The Language of Mental Illness

Can you remember the first conversation you had with another person with a similar diagnosis after being diagnosed with some form of mental illness?

I’ve been thinking all day about the language of mental illness.

 

Imagine you are 16 years old and have just been diagnosed with bipolar disorder.

Perhaps your parents try to talk to you about it, but for whatever reason (beyond sheer embarrassment and the fact that you’re 16) you’re trapped in, “you have no idea how I feel” land and the conversations go nowhere.

Then, someone comes to you who can actively engage in conversation about bipolar disorder. It could be a friend, a family member, or a stranger, but chances are that this person has experienced something inside the realm of “mental illness” themselves.

The point of this first conversation might be valid. If the person conversing doesn’t have a reference to how mental illness feels, how can they actively communicate about it?

Is the language of mental illness something inherent for those of us with mental illness, or is the language absorbed in some way? Or could be that there are elements of both?

 

Early on in my diagnosis, and my early therapy and support group years I recall attempting conversations with a lot of people that didn’t speak the language. The conversations I was having with people felt strained, hesitant, questioning, and I knew that something about me must be different because people weren’t understanding the concepts I was talking about. Honestly, I can’t imagine what a life lived without any major bouts of depression would be like, so I suppose that is where my own boundaries of language and experience are limited.

When people who have never experienced depression ask what it is like, the resulting response is like trying to describe how huge the universe is. I can relate the size of an apple to a softball, but I can’t relate the size of the universe to anything because there isn’t anything familiar the same size to relate it to. In the same way, how do I relate depression to someone who has nothing to compare it to?

I suppose that suggests the mental illness language is derivative of our own knowledge of self.

Someone (who is not bipolar) told me that she was trying desperately to speak to her friend who has been diagnosed with bipolar disorder. She said it wasn’t until she began to relate her own experience with an anxiety disorder that her friend began to take the conversation seriously.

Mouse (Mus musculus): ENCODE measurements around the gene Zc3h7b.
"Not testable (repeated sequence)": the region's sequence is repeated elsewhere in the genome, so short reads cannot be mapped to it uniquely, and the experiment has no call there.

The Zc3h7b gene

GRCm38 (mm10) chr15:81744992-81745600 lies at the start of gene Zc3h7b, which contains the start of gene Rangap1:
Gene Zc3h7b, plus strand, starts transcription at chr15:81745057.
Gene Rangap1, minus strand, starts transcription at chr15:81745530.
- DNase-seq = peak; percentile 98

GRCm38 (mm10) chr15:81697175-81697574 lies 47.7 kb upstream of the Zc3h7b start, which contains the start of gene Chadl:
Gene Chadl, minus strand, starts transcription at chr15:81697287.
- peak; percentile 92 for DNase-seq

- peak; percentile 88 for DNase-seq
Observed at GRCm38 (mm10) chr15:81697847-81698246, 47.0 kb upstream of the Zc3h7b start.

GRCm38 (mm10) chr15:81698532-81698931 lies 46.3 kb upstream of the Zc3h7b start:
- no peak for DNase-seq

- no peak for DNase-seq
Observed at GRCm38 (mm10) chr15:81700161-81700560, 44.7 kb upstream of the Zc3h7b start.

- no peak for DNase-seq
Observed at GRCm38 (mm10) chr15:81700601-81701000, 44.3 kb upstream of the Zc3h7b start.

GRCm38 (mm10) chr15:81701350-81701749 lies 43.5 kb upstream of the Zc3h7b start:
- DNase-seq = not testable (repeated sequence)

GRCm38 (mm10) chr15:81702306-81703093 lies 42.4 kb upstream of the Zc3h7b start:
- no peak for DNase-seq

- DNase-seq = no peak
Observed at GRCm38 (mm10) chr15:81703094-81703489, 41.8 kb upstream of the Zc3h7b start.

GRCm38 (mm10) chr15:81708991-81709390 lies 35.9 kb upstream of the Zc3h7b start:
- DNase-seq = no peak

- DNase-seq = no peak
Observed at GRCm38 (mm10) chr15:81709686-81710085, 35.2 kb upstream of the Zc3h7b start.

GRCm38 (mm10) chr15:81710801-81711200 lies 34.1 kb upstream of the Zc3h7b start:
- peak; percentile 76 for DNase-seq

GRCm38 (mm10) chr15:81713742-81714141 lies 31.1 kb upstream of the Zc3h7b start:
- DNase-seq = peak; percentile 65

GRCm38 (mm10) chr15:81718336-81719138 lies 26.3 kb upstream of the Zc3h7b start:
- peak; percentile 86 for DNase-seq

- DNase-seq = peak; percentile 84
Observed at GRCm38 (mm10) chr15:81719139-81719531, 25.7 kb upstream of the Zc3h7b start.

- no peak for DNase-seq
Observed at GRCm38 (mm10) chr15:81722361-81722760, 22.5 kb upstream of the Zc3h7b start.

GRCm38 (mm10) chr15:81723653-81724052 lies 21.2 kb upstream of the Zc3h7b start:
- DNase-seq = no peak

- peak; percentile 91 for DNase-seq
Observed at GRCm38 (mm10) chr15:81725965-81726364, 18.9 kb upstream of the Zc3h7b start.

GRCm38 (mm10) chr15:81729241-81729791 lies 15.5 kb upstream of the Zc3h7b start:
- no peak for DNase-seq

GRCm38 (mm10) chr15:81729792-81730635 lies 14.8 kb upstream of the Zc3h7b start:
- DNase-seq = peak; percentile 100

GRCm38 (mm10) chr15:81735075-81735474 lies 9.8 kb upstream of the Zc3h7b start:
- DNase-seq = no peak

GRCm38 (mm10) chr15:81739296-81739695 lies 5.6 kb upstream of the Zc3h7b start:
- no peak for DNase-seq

I’ve found similar instances in my own experience that show the mental illness language doesn’t have to be limited within a single specific diagnosis. The first support group I ever attended was in a very small town where I grew up, at the time I was the only person in my age range at that facility who was diagnosed with bipolar disorder. Even though the young woman sitting to my right had an eating disorder (so one might think I wouldn’t have gotten much out of it), she could speak the language. At 17 it didn’t matter to me what her diagnosis was, just knowing that there was someone who could speak the same language as me within a 5 mile radius was comforting.

There are so many symptoms that overlap for different diagnoses that one who knows the language can almost always find a way to relate to conversation. And with such a high potential for comorbid diagnoses, the palette of symptoms only widens for the individual.

Anyone who has felt depression, anxiety, paranoia, uncontrollable urges, obsessive behavior, panic, suicidal, detached, or unable to focus, (not to mention a plethora of other things), well I’m betting you speak this language.

You may not even know it yet.

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2 responses to “The Language of Mental Illness

  1. Pingback: Saying It Out Loud « bi[polar] curious

  2. My wife knew I was depressed when I looked at her and said flatly “I want to die.” It is hard for one who has never been there to even remotely understand the place inside you from which that comes. They’ve never lived in that land and simply don’t speak that language. Sarah, I know you, I’ve been you, I am you.

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